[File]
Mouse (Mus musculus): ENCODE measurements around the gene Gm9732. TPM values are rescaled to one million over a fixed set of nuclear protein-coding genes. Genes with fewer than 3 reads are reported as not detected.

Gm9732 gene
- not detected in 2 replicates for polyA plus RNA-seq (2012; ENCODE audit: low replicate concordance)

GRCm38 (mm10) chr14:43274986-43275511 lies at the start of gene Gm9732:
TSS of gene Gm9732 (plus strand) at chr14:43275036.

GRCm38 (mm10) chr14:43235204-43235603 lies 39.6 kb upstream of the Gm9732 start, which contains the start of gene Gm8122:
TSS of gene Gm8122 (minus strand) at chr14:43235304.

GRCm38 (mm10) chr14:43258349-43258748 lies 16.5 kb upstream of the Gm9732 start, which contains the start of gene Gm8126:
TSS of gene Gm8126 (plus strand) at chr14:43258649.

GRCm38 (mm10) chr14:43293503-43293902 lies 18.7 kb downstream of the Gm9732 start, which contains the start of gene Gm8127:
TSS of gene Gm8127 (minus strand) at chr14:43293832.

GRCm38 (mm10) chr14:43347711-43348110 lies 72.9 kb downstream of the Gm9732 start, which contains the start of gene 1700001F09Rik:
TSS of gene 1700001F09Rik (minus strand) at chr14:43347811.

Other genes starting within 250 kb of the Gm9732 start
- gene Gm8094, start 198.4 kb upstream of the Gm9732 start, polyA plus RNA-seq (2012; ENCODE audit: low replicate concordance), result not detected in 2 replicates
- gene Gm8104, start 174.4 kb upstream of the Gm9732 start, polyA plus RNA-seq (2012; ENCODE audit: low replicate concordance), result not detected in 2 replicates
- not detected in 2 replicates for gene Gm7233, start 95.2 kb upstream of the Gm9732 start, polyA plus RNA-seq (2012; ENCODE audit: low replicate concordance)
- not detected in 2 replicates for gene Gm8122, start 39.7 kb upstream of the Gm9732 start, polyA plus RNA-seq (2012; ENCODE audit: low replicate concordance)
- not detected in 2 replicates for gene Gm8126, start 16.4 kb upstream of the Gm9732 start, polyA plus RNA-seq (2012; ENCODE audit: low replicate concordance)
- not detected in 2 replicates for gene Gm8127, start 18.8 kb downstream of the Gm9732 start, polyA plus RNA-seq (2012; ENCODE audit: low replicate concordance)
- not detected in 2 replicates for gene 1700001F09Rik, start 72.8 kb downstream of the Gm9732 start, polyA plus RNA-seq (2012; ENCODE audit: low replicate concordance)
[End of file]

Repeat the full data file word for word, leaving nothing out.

Mouse (Mus musculus): ENCODE measurements around the gene Gm9732. TPM values are rescaled to one million over a fixed set of nuclear protein-coding genes. Genes with fewer than 3 reads are reported as not detected.

Gm9732 gene
- not detected in 2 replicates for polyA plus RNA-seq (2012; ENCODE audit: low replicate concordance)

GRCm38 (mm10) chr14:43274986-43275511 lies at the start of gene Gm9732:
TSS of gene Gm9732 (plus strand) at chr14:43275036.

GRCm38 (mm10) chr14:43235204-43235603 lies 39.6 kb upstream of the Gm9732 start, which contains the start of gene Gm8122:
TSS of gene Gm8122 (minus strand) at chr14:43235304.

GRCm38 (mm10) chr14:43258349-43258748 lies 16.5 kb upstream of the Gm9732 start, which contains the start of gene Gm8126:
TSS of gene Gm8126 (plus strand) at chr14:43258649.

GRCm38 (mm10) chr14:43293503-43293902 lies 18.7 kb downstream of the Gm9732 start, which contains the start of gene Gm8127:
TSS of gene Gm8127 (minus strand) at chr14:43293832.

GRCm38 (mm10) chr14:43347711-43348110 lies 72.9 kb downstream of the Gm9732 start, which contains the start of gene 1700001F09Rik:
TSS of gene 1700001F09Rik (minus strand) at chr14:43347811.

Other genes starting within 250 kb of the Gm9732 start
- gene Gm8094, start 198.4 kb upstream of the Gm9732 start, polyA plus RNA-seq (2012; ENCODE audit: low replicate concordance), result not detected in 2 replicates
- gene Gm8104, start 174.4 kb upstream of the Gm9732 start, polyA plus RNA-seq (2012; ENCODE audit: low replicate concordance), result not detected in 2 replicates
- not detected in 2 replicates for gene Gm7233, start 95.2 kb upstream of the Gm9732 start, polyA plus RNA-seq (2012; ENCODE audit: low replicate concordance)
- not detected in 2 replicates for gene Gm8122, start 39.7 kb upstream of the Gm9732 start, polyA plus RNA-seq (2012; ENCODE audit: low replicate concordance)
- not detected in 2 replicates for gene Gm8126, start 16.4 kb upstream of the Gm9732 start, polyA plus RNA-seq (2012; ENCODE audit: low replicate concordance)
- not detected in 2 replicates for gene Gm8127, start 18.8 kb downstream of the Gm9732 start, polyA plus RNA-seq (2012; ENCODE audit: low replicate concordance)
- not detected in 2 replicates for gene 1700001F09Rik, start 72.8 kb downstream of the Gm9732 start, polyA plus RNA-seq (2012; ENCODE audit: low replicate concordance)